Not loving your job — or, more specifically, outright hating it — can cause you more than simply unhappiness in your career. It can take a major, lasting toll on the state of your mental health, as well. And sometimes, the only solution is to up and quit.
When facing a staggering amount of economic uncertainty and a pandemic that isn’t poised to end anytime soon, quitting a toxic job without another one lined up can feel like an incredibly risky move. And to be fair, it is risky — but so is staying in a job that’s detracting from your ability to enjoy life and generally feel OK.
If any of the following things feel true of your situation, it might be time to hit the eject button at work sooner rather than later.
1. You’re experiencing cognitive dysfunction.
“Being in a bad job can adversely affect a person's cognitive abilities, in that he or she can have decreased concentration, be more distracted, make more mistakes or errors, and will miss things,” explains Yvonne Thomas, Ph.D., a licensed psychologist.
2. You’re so exhausted by your job that it leaves you unable to enjoy time with family and friends.
You’ve become edgy and irritable as a result of work overwhelm, which leaves you with two options: either see family and friends while feeling drained, and thus risk snapping at them, or skip out on your personal life needs altogether.
3. You’ve lost interest in hobbies and activities that you used to enjoy.
A key sign of depression is no longer finding joy or fulfillment in activities that were once enjoyable and engaging. If your job is making you feel depressed, those feelings of emptiness may spill over outside of working hours.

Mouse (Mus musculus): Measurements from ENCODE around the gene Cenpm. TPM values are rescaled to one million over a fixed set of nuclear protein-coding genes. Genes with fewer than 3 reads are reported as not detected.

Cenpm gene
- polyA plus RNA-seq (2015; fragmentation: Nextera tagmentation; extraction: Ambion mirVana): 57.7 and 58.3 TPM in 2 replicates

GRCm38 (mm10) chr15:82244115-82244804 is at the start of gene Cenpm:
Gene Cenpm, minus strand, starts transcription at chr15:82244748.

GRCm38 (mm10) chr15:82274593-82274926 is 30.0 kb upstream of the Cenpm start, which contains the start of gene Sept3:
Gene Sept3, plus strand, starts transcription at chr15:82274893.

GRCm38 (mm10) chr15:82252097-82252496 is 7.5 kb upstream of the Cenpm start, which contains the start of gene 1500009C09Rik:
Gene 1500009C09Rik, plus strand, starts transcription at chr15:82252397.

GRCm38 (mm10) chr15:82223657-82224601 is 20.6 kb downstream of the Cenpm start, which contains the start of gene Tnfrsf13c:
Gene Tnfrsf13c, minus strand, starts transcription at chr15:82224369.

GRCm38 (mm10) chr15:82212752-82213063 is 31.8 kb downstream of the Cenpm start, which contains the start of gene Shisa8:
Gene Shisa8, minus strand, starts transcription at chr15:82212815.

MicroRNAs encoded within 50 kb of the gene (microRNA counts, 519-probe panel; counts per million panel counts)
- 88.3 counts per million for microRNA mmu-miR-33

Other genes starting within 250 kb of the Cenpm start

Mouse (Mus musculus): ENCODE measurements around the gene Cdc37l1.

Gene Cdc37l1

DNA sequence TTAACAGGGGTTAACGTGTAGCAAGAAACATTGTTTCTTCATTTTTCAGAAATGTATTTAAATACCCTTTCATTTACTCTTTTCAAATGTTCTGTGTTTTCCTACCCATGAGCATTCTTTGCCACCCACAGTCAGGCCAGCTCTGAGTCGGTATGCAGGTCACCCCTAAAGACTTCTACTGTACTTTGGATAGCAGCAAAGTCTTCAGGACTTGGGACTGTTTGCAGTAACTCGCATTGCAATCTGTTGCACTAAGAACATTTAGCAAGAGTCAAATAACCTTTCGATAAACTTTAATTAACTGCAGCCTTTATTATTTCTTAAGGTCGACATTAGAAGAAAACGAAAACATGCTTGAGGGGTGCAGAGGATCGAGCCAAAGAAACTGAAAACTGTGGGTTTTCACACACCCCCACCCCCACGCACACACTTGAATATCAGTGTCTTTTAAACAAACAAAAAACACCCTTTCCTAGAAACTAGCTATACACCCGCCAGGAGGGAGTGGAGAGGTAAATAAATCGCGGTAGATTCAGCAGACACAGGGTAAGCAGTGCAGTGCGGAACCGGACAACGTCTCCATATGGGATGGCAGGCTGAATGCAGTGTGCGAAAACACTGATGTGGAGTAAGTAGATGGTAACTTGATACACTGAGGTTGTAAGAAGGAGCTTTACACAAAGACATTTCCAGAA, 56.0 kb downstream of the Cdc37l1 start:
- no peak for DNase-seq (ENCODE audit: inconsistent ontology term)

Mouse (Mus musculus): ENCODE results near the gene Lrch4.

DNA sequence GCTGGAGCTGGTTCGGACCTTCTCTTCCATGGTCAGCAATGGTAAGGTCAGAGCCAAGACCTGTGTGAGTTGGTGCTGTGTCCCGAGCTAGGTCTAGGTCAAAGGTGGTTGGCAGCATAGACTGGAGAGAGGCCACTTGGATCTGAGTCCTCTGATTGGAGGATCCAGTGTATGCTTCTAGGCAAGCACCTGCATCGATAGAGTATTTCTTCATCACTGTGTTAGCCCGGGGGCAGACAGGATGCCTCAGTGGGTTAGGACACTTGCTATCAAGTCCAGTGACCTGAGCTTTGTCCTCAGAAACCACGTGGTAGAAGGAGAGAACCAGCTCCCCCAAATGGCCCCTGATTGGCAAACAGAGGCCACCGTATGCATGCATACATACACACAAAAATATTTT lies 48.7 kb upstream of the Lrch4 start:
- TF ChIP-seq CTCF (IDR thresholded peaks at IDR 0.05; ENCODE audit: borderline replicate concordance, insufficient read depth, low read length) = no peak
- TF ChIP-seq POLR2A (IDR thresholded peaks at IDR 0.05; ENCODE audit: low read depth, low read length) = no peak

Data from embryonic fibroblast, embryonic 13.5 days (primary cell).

Substance Abuse and Mental Health Services Administration (SAMHSA): 1-800-662-HELP (4357)
National Hopeline Network: 1-800-SUICIDE (784-2433)
National Suicide Prevention Lifeline: 1-800-273-TALK (8255)
4. You aren’t sleeping well at night.
Extreme stress and unhappiness can make it hard to quiet your mind at night, leading to sleeplessness and further compounding your exhaustion from work. Lack of sleep can also compound other stress-related symptoms like headaches and mental fatigue, too.
5. You’ve stopped caring about your performance.
You don’t try your best anymore, having more or less given up on the idea of feeling satisfied by your job. Your performance is slipping and, uncharacteristically, you’re letting it.
6. Conversely, you can’t seem to figure out how to care less.
When the care we extend to our jobs are directly linked to feelings of insecurity and fear, that can be a disastrous combo. In these scenarios, it’s easy for your sense of identity to be totally consumed by work, leaving you unable to unplug and prioritize other areas of your life.
7. You feel a deep sense of dread at the mere thought of work.
What for some people is a joking expression — the “Sunday Scaries” — is anything but a joke to you. The simple thought of your job is enough to provoke extreme anxiety and even panic attacks.
8. Your self esteem has dropped as a result of your job.
Maybe you work with toxic people or in a generally hostile environment. Maybe the industry you’re in itself is a cutthroat one. Regardless, if you’ve suffered a loss of self esteem and can tie it to feelings of worthlessness you’re experiencing at work, that’s a major red flag.
9. You’re fantasizing about being fired.
If only someone would make the decision for you, you might be thinking, so that you wouldn’t have to labor over the question of whether you can afford to walk away from a paycheck right now. But if your job has made you unhappy enough to the point that you’re daydreaming about something objectively unpleasant, like being fired, happening, it’s time to cut your losses and get out of there. Do everything you can to squirrel together emergency funds ahead of giving notice, and have some alternative ideas for income in your pocket to tide you over until the next job comes along. And there will be other jobs!